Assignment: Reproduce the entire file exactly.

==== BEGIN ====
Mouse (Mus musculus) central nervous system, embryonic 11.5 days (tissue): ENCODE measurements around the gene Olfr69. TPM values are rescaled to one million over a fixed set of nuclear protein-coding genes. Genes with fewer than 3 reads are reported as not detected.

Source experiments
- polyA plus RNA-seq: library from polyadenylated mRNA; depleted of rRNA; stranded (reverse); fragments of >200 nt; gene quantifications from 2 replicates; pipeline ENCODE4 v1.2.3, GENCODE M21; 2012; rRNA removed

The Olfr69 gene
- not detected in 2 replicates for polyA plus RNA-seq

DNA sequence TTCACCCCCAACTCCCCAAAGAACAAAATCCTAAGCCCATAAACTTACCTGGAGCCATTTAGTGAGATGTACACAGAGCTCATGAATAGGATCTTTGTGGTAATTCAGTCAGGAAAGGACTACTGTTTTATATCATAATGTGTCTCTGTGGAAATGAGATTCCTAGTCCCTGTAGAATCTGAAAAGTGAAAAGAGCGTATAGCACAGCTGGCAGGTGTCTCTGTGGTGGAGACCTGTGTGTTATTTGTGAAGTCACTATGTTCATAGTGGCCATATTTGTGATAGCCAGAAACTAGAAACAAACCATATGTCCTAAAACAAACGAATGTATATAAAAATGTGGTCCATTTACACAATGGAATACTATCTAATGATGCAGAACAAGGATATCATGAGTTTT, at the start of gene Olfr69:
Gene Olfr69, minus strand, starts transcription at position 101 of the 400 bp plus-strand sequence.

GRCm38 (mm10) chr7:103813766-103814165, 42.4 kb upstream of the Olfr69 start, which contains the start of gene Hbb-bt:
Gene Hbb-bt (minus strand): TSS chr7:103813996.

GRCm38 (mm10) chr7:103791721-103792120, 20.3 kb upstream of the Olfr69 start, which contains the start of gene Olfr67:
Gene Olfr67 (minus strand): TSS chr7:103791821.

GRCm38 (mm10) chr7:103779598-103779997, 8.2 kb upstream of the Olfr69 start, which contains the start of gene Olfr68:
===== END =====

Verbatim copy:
Mouse (Mus musculus) central nervous system, embryonic 11.5 days (tissue): ENCODE measurements around the gene Olfr69. TPM values are rescaled to one million over a fixed set of nuclear protein-coding genes. Genes with fewer than 3 reads are reported as not detected.

Source experiments
- polyA plus RNA-seq: library from polyadenylated mRNA; depleted of rRNA; stranded (reverse); fragments of >200 nt; gene quantifications from 2 replicates; pipeline ENCODE4 v1.2.3, GENCODE M21; 2012; rRNA removed

The Olfr69 gene
- not detected in 2 replicates for polyA plus RNA-seq

DNA sequence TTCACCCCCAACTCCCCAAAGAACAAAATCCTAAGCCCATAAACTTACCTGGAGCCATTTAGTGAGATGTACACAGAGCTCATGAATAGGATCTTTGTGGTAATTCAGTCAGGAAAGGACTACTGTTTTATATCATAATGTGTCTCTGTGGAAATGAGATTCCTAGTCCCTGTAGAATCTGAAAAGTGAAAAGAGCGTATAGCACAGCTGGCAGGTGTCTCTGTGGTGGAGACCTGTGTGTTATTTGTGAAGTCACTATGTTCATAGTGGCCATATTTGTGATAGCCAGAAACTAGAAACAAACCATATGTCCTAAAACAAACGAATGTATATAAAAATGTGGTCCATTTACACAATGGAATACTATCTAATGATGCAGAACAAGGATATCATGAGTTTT, at the start of gene Olfr69:
Gene Olfr69, minus strand, starts transcription at position 101 of the 400 bp plus-strand sequence.

GRCm38 (mm10) chr7:103813766-103814165, 42.4 kb upstream of the Olfr69 start, which contains the start of gene Hbb-bt:
Gene Hbb-bt (minus strand): TSS chr7:103813996.

GRCm38 (mm10) chr7:103791721-103792120, 20.3 kb upstream of the Olfr69 start, which contains the start of gene Olfr67:
Gene Olfr67 (minus strand): TSS chr7:103791821.

GRCm38 (mm10) chr7:103779598-103779997, 8.2 kb upstream of the Olfr69 start, which contains the start of gene Olfr68: